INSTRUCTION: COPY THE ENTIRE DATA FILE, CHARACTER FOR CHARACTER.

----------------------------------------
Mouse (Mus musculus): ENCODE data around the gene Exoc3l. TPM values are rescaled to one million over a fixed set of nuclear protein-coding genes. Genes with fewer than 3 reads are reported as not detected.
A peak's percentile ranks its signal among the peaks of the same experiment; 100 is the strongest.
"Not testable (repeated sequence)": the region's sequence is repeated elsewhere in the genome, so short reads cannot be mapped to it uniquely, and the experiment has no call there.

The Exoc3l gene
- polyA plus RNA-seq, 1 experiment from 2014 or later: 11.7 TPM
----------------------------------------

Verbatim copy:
Mouse (Mus musculus): ENCODE data around the gene Exoc3l. TPM values are rescaled to one million over a fixed set of nuclear protein-coding genes. Genes with fewer than 3 reads are reported as not detected.
A peak's percentile ranks its signal among the peaks of the same experiment; 100 is the strongest.
"Not testable (repeated sequence)": the region's sequence is repeated elsewhere in the genome, so short reads cannot be mapped to it uniquely, and the experiment has no call there.

The Exoc3l gene
- polyA plus RNA-seq, 1 experiment from 2014 or later: 11.7 TPM